While approximate computation may be most readily used for processing data for human sensory input, it could also be useful for certain test-and-confirm type problems (where an approximate test--not even necessarily absolutely excluding false negatives--can filter out a majority of uninteresting results [distributed computing projects tend to work this way, the Large Hadron Collider also uses data filtering which _might_ be amenable to approximation if the false negative probability was sufficiently low]).
Something like a search engine could probably use approximate computation (the result is a list sorted by estimated fitness).
It might be possibly to increase the effectiveness of a safety system by allowing the use of more data and more processing even though the processing is approximate. Likewise, a self-correcting system (e.g., a flight control system) could tolerate minor errors.
Much simulation is effectively approximate (e.g., modelling of the gravity of distant objects as a single point object) already. In addition, measurements are inherently approximate and incomplete, so using approximate computation might be less inaccurate than one might naively expect.
Error detection and correction are also probabilistic, and so might be able to use approximate computation (Lyric Semiconductor's ECC product?).
This reminds me of college courses that described the notion of significant digits. If I take a measurement accuracy of 0.1 , and then mash a number data points together and apply statistical methods, my answer will never be more accurate 0.1 or even less. Computers are stupid with arithmetic and will give me 10 decimal points to the right. And then keep these answers and process all these digits to compute a new answer. Audio and video processing generate data that is interpreted by human analog processes that greatly smooth out the results. Sound is measured with a logarithmic scale. I defy anyone human to detect less than 1 dB of sound pressure. And computers measure millivolts, not dB. We can save a lot of data storage by compressing the raw data reducing the number of bits to manage.
This is very interesting. I think it will have an impact in power consumption of future devices. I don't mind a little less precision for the display or sound, but I hope it will still balance my checkbook correctly.
You may think that a financial/banking application would always require absolute precision at 32-bit or 64-bit resolution but......
....already some bodies like the U.K. tax are unlikely to bother about calculations to the last penny or pursue people who have got tax returns wrong in the pence column.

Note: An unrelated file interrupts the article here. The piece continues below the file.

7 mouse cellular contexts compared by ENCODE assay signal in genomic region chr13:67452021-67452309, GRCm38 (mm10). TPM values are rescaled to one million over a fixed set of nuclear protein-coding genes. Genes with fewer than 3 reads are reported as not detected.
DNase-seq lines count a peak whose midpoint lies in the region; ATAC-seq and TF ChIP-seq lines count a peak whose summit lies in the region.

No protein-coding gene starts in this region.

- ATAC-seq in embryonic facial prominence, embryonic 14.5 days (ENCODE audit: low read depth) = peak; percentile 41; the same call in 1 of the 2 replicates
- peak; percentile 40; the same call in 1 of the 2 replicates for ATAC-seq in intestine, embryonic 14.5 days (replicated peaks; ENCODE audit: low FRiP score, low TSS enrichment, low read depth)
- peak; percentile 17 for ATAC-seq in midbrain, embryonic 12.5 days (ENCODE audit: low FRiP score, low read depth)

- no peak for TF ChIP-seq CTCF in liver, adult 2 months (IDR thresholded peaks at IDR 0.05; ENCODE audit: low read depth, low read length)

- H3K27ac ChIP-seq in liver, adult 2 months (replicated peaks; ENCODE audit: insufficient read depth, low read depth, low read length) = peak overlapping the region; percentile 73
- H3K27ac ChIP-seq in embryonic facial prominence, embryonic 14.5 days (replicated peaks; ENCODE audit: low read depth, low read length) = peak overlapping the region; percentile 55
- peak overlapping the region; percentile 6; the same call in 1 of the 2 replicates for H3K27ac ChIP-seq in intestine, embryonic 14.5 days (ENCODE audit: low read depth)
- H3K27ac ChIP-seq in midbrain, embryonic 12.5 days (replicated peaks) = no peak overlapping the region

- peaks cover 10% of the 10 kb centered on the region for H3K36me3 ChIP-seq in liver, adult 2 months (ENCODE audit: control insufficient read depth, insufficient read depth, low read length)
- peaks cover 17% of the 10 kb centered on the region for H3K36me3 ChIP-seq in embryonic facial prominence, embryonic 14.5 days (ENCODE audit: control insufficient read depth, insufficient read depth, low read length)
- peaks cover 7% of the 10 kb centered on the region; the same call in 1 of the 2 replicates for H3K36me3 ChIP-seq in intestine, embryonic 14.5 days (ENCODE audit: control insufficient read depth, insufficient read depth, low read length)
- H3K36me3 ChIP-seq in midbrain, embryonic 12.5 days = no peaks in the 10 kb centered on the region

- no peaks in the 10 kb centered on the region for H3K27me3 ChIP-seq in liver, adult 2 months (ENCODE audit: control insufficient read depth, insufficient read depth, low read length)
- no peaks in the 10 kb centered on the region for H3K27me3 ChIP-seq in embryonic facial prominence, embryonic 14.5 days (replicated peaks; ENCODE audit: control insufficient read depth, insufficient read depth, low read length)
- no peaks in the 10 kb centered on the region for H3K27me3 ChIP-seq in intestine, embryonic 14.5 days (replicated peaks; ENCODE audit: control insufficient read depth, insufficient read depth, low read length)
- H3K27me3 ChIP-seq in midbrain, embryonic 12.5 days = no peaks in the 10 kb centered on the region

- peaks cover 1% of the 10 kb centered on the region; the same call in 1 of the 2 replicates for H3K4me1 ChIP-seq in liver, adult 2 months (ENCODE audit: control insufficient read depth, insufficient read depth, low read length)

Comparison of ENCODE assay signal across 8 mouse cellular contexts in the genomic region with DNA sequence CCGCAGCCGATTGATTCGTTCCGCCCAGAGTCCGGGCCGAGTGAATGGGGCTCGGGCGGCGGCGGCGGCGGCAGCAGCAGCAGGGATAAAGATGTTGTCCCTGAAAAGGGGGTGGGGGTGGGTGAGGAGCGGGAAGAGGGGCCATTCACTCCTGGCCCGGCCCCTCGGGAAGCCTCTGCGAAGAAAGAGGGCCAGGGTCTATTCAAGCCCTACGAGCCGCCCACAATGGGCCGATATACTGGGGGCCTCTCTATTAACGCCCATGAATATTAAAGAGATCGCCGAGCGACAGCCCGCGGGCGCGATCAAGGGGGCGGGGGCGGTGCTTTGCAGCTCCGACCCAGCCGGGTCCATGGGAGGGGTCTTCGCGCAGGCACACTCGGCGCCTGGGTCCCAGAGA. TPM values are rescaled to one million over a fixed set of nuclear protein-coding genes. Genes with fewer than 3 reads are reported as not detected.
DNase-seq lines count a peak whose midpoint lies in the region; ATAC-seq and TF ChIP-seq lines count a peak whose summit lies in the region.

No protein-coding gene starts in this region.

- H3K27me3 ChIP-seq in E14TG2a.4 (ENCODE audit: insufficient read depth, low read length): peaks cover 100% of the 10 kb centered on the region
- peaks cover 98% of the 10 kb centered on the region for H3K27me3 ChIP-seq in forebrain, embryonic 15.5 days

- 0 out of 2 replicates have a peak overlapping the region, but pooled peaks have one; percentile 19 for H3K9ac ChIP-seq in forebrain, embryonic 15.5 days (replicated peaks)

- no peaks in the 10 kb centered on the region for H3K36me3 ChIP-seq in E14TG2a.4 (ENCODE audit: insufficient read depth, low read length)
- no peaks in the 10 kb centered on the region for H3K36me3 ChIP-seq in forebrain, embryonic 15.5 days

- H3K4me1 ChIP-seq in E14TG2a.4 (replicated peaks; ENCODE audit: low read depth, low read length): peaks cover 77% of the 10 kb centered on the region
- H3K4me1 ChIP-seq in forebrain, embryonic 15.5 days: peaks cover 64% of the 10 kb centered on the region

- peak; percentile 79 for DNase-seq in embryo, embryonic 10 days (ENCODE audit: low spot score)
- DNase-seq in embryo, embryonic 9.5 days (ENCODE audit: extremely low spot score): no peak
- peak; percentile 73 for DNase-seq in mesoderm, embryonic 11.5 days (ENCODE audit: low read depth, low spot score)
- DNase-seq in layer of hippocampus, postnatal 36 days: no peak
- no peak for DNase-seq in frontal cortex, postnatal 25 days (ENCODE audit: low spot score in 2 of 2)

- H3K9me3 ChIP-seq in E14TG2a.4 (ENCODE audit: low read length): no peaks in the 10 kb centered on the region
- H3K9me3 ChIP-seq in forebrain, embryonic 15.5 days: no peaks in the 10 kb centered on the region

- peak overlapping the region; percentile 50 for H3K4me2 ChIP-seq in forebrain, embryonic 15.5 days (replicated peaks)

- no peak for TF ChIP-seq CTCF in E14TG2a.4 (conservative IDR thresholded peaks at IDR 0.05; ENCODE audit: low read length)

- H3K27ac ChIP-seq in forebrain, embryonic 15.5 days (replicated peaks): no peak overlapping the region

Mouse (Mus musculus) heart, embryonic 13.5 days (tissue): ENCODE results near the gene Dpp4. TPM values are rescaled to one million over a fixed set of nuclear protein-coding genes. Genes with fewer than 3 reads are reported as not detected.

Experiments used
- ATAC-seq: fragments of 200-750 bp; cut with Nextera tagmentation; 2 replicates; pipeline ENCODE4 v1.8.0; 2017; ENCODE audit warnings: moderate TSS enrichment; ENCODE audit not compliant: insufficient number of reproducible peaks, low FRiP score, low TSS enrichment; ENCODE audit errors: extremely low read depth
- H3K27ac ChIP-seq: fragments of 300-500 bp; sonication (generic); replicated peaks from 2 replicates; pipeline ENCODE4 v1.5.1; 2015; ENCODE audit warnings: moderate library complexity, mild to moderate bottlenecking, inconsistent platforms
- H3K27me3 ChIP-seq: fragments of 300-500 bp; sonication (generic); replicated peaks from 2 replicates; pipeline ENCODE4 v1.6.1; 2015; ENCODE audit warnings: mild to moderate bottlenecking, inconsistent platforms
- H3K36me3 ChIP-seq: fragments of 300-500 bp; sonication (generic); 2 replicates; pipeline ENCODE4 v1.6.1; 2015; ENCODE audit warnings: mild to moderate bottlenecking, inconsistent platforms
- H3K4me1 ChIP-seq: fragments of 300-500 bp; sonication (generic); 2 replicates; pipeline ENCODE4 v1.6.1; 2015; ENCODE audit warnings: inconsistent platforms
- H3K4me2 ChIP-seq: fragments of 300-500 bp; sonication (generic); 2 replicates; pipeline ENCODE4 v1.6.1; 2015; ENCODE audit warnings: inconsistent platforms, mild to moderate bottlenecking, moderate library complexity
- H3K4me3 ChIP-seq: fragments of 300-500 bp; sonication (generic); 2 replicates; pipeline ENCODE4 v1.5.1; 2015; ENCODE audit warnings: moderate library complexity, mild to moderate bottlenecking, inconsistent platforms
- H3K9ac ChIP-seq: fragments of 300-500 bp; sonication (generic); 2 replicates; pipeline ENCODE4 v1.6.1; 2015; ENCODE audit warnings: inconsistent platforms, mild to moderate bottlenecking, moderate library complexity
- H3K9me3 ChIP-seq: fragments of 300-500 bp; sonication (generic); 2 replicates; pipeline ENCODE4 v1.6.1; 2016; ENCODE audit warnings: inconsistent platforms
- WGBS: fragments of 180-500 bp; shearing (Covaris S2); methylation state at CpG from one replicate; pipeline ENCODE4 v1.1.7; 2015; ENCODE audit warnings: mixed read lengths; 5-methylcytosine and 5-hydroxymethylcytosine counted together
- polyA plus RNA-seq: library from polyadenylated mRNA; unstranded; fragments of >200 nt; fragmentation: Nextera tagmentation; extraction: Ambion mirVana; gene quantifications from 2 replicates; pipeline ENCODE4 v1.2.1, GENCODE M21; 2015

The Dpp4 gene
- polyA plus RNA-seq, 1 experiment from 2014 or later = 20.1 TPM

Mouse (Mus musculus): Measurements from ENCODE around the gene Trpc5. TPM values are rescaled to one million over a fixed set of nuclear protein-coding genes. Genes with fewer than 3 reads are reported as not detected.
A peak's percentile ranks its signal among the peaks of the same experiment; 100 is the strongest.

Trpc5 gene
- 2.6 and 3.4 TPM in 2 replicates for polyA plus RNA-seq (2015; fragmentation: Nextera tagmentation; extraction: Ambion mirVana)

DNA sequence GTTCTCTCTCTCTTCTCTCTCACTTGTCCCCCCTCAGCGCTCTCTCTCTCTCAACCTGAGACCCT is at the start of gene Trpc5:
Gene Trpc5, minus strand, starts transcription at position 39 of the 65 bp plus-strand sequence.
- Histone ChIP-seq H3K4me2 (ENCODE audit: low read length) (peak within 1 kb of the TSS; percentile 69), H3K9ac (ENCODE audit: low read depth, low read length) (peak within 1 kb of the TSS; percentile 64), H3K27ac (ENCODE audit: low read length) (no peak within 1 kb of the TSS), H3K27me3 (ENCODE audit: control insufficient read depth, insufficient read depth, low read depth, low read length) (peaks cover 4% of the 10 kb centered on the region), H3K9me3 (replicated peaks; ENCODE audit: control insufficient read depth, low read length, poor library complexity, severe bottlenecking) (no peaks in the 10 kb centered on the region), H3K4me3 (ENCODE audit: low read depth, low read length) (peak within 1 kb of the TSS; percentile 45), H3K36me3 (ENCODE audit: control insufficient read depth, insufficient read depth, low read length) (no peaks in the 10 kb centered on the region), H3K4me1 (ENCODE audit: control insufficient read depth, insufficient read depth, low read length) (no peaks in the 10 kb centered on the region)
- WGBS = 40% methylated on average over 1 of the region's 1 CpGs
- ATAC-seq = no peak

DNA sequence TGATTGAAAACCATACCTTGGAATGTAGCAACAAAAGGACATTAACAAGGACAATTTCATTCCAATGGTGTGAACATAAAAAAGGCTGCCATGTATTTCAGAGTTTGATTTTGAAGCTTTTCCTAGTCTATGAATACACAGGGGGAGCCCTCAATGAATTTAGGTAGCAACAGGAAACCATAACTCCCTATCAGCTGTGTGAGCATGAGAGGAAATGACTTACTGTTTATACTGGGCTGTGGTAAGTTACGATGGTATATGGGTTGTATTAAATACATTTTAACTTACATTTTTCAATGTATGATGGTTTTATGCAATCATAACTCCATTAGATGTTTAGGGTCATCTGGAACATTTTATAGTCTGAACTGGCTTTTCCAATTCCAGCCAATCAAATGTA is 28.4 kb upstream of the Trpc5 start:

In many individual cases that may involve ignoring a relatively low-order significant digit in base 10. Obviously for company accounts the pence is a the least significant of much larger number of significant digits.
Nonetheless for a great number of calculations (just as on your calculator) there are a large number of leading zeros that we insist on adding together to get zero.
@Peter: You may think that a financial/banking application would always require absolute precision at 32-bit or 64-bit resolution but......
I thought that it was mandated by law that software used by financial institution return the EXACT same answers as if you performed the calculation using pencil and paper. And that it was for thsi reason that they still used a form of BCD (binary coded decimal) rather than binary-based floating point...
You may well be right in terms of financial computing.
But my point is that if I accidently make a miss-statement in my tax return in the pence column (which in my case will be quite a significant digit) i doubt that the Her Majesty's Revenue and Customs will come after me; not while they are chasing Google and the Duchy of Cornwall.
It is great to see this idea applied to processors!
This idea has applications even for scientific computing, albeit at the shared-memory/message-passing level. The book "Parallel and Distributed Computation: Numerical Methods" by Bertsekas and Tsitsiklis of MIT identifies asynchronous/partially-asynchronous parallel iterative algorithms that converge to correct solutions even if their intermediate results are not exchanged in timely fashion. One could go from there to partially-accurate intermediate results rather than non-timely intermediate results.
Way back in the mid-1990s, we exploited this to propose non-strict cache coherence/message passing for parallel processors, to speed up parallel programs (HiPC 1996: "Program-Level Control of Network Delay for Parallel Asynchronous Iterative Applications", http://dl.acm.org/citation.cfm?id=822137). Today that would help power savings as well! Later we looked at modern applications that leverage genetic algorithms, etc (ICPP 2000, ISCA WSHMM Workshop 1999, etc). Subsequent to our 1996 HiPC paper, folks at Georgia Tech and erstwhile DEC CRL applied the idea to parallel multimedia applications -- they built a system called Beehive I think.
It is great that the idea has now reached the processor level. I recall when I first talked about my version of the idea to a few colleagues in the mid-1990s. They looked at me like I didn't know the basics of science!
What are the engineering and design challenges in creating successful IoT devices? These devices are usually small, resource-constrained electronics designed to sense, collect, send, and/or interpret data. Some of the devices need to be smart enough to act upon data in real time, 24/7. Are the design challenges the same as with embedded systems, but with a little developer- and IT-skills added in? What do engineers need to know? Rick Merritt talks with two experts about the tools and best options for designing IoT devices in 2016. Specifically the guests will discuss sensors, security, and lessons from IoT deployments.